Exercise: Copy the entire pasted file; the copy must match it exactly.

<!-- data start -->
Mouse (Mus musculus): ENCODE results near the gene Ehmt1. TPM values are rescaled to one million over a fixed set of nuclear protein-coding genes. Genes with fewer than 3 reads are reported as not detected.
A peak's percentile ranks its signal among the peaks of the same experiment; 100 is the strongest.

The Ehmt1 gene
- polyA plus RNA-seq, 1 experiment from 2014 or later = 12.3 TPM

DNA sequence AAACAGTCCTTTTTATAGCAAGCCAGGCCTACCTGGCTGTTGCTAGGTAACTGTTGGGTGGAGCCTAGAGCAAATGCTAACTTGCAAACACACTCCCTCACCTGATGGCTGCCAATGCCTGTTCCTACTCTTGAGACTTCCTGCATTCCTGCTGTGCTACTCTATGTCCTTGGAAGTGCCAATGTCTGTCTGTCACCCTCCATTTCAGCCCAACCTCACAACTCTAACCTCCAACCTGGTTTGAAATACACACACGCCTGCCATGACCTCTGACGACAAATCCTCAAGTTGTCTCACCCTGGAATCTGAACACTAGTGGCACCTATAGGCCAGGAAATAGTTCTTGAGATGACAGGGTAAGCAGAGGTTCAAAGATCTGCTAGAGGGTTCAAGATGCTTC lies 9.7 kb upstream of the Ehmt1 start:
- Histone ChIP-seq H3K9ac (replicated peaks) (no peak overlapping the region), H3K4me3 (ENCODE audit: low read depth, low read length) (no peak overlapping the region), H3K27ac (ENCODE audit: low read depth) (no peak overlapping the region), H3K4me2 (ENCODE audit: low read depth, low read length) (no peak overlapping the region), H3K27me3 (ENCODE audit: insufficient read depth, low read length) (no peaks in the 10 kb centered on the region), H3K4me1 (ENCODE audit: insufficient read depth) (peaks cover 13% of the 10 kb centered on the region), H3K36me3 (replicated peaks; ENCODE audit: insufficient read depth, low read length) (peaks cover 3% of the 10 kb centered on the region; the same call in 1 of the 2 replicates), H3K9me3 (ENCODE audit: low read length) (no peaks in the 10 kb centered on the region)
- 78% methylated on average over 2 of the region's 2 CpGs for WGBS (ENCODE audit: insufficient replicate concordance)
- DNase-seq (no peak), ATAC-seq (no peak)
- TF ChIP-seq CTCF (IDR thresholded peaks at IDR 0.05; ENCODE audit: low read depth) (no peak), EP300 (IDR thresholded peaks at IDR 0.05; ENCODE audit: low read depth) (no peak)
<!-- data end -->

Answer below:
Mouse (Mus musculus): ENCODE results near the gene Ehmt1. TPM values are rescaled to one million over a fixed set of nuclear protein-coding genes. Genes with fewer than 3 reads are reported as not detected.
A peak's percentile ranks its signal among the peaks of the same experiment; 100 is the strongest.

The Ehmt1 gene
- polyA plus RNA-seq, 1 experiment from 2014 or later = 12.3 TPM

DNA sequence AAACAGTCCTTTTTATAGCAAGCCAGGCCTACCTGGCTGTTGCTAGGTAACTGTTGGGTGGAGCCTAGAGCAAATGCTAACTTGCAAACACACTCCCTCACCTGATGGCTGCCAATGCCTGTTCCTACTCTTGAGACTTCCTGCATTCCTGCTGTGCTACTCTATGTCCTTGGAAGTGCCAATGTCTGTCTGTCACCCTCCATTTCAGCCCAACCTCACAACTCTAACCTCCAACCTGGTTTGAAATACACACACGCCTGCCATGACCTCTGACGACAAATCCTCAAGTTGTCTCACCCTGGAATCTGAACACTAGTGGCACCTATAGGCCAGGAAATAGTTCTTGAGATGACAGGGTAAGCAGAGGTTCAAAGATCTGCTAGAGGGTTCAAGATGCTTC lies 9.7 kb upstream of the Ehmt1 start:
- Histone ChIP-seq H3K9ac (replicated peaks) (no peak overlapping the region), H3K4me3 (ENCODE audit: low read depth, low read length) (no peak overlapping the region), H3K27ac (ENCODE audit: low read depth) (no peak overlapping the region), H3K4me2 (ENCODE audit: low read depth, low read length) (no peak overlapping the region), H3K27me3 (ENCODE audit: insufficient read depth, low read length) (no peaks in the 10 kb centered on the region), H3K4me1 (ENCODE audit: insufficient read depth) (peaks cover 13% of the 10 kb centered on the region), H3K36me3 (replicated peaks; ENCODE audit: insufficient read depth, low read length) (peaks cover 3% of the 10 kb centered on the region; the same call in 1 of the 2 replicates), H3K9me3 (ENCODE audit: low read length) (no peaks in the 10 kb centered on the region)
- 78% methylated on average over 2 of the region's 2 CpGs for WGBS (ENCODE audit: insufficient replicate concordance)
- DNase-seq (no peak), ATAC-seq (no peak)
- TF ChIP-seq CTCF (IDR thresholded peaks at IDR 0.05; ENCODE audit: low read depth) (no peak), EP300 (IDR thresholded peaks at IDR 0.05; ENCODE audit: low read depth) (no peak)